Thankful for an 'angel': Woman steps up to donate kidney
A Pierce County man recently received the unexpected news that a living kidney donor had been found for him and it was someone close by.
Prescott native Rob Mooney, who lives outside of Spring Valley and has lived in River Falls, was diagnosed with kidney disease in 2014; it progressed to stage 4 renal failure in 2017. He was placed on two different transplant lists in September 2017, one for just a kidney and one for a kidney and pancreas. But he knew the immediate need was for a kidney.
In February, the Pierce County Herald and River Falls Journal ran a story about Mooney and his need for a living kidney donor. Leslie Dickinson of Ellsworth, a coworker of Crystal Mooney (Rob's wife), read the story and her wheels started turning.
"When I read the article something higher up told me I had to do testing [to try and be a donor]," said Dickinson.
Dickinson said prior to reading the article, she didn't really know Crystal and her family and didn't even know donating a kidney was something she could do.
"I didn't even know it was possible," she said. "[I] am a donor on my driver's license, but I didn't know you could be a living donor."
Prior to Dickinson going through testing to be a donor, she saw Crystal sometimes at work but that was all. Now they have gotten much closer.
"I knew Leslie, but didn't know Leslie," Crystal said.
Now, a bond has been formed between the two families that can't be broken.
"We've gained a new family member and all her children," Crystal said about Dickinson, who feels the same way.
"I already told him [Rob] we are connected for life," Dickinson said. "I said, I look forward to meeting all your grandchildren."
Finding a donor to save his life is something Rob had hoped for, but didn't realize it would happen.
"I really didn't think I was going to find a living donor at all," Rob said.
When he got the news that Dickinson was going to give him a kidney, Rob said he began to look forward to a future he hadn't allowed himself to imagine.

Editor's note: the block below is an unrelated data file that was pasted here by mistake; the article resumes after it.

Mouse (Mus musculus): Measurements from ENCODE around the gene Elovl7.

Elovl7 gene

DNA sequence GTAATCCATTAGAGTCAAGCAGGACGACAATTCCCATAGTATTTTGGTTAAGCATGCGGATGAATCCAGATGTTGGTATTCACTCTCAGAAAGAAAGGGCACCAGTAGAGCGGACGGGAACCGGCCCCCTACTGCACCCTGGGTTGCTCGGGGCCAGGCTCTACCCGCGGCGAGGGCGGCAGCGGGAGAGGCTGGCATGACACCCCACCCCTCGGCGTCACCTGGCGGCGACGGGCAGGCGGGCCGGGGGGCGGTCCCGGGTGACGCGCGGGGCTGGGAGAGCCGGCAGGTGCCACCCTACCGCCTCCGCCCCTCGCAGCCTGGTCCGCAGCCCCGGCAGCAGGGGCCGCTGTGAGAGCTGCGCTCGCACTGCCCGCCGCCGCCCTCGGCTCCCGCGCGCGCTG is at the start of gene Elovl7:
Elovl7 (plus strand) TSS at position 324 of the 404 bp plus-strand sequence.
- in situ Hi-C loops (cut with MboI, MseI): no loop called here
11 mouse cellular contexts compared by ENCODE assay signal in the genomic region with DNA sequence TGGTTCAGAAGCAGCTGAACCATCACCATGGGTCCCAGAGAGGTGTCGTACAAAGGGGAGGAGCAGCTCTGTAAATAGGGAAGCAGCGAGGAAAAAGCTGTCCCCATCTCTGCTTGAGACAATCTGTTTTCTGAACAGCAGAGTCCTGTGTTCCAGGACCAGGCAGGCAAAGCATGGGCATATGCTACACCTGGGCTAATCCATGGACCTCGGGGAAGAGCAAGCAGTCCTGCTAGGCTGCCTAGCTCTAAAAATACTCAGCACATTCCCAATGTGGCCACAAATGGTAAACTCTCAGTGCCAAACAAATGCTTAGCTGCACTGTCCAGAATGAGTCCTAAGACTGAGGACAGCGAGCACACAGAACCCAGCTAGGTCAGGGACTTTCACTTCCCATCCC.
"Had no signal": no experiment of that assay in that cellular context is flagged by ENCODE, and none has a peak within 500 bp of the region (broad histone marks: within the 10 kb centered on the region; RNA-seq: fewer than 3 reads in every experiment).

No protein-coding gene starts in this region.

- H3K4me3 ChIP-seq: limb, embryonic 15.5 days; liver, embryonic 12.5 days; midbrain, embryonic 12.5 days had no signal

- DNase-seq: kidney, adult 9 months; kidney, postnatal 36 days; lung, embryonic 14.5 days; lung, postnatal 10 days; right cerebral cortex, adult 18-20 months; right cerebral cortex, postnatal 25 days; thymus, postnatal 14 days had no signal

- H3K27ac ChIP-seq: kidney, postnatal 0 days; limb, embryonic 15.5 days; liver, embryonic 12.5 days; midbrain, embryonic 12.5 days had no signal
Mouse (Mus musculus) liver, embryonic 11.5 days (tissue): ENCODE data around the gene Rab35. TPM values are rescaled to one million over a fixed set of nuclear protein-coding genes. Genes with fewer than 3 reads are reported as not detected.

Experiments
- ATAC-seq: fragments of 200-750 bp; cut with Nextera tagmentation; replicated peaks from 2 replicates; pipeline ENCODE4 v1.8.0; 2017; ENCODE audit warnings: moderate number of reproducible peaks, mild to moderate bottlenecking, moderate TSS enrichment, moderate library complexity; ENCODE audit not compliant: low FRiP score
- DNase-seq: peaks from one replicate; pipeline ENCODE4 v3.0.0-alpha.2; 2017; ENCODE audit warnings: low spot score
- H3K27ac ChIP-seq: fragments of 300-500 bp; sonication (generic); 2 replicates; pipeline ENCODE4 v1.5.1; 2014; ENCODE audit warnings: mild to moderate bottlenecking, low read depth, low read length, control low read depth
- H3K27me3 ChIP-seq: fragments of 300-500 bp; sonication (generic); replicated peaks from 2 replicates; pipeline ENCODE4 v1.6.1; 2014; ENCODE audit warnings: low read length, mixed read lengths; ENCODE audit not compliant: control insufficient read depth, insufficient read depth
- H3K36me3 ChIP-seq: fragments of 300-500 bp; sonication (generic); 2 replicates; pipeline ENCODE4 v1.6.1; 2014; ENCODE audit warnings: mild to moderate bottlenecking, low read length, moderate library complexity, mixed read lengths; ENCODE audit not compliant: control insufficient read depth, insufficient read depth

"I got some projects done, I have reasons to do stuff," Rob said. "Maybe I was in depression already. I feel like I have a life again, a future."
When Dickinson found out she was a match and the hospital was setting up the surgery, she said she had hoped the surgery could be right after Father's Day.
"It [surgery] was a week after Father's Day," Dickinson said. "My gift to Rob for Father's Day. We have kids around the same age. He has a right to live as much as I do."
Crystal said now Rob will be able to spend time with his children and grandchildren because of Dickinson.
"You [Leslie] gave the kids back their father," Crystal said.
While Dickinson was going through testing to see if she could be a match, she was able to hold her emotions together, but when she spoke with Crystal that changed.
"She [Crystal] just said you saved a life, I started crying," Dickinson said.
Rob and Crystal are both thankful that Dickinson was willing to donate her kidney for someone she didn't even know.
"I don't know that there are any words for someone to do this [donate her kidney] to a stranger," Crystal said.
Rob said he isn't usually good at expressing his feelings but he wrote a poem for Dickinson about the gift her gift (see "God's Plan" in sidebar).
Dickinson said the whole process to sign up to be a donor, get tested, make sure she was healthy enough to donate a kidney, and finding out if she was a match took about eight weeks. She said she was constantly asked if she was sure she wanted to donate a kidney and her answer has always been yes. She said she never questioned that she should donate the kidney. Dickinson said she would most likely be in the hospital for one or two days and off work for about six weeks.
Rob said he was in the hospital for four to five days and will be off work for six to eight weeks. However, he wants to be back working as soon as he can.
"I plan to go back to work as soon as I physically can, as soon as the doctors allow me to," Rob said.
Both Rob and Dickinson were at the hospital bright and early on June 19 as they were getting ready for their surgeries.
"They are both doing great," Crystal said on June 21. "Rob is being moved out of ICU today. Leslie should get to go home [June 21]. It was a hard first day. But everything should be getting better from here."
Rob said he can't express enough how grateful he is to Dickinson for saving his life.
"Although receiving a kidney from this angel [Dickinson] is a part of this miracle it is not truly when this miracle really happened," Rob posted on his Facebook page June 21. "This miracle happened months ago when God reached down into Leslie's heart and gave her the drive and strength to save my life. To jump through all the hoops and hurdles and appointments. To endure all the worries of missing work. Leslie had faith that everything was going to be okay. God has directly touched her soul and will forever be my angel. Thank you for saving my life Leslie Dickinson."
To help with the cost of the surgeries and to help with Rob being off work after the surgery, there will be a benefit from noon until 4 p.m. June 30 at the River Falls American Legion Post 121. Crystal said the American Legion donated the hall for the benefit, which will include a bouncy house, raffle prizes, silent auction, kid games, face painting, bake sale and free will donation meal. Anyone who has questions about the benefit or wants to donate items can contact Kim Mooney at 715-220-9188. Information about the benefit can be found at www.facebook.com/events/371406006600191/.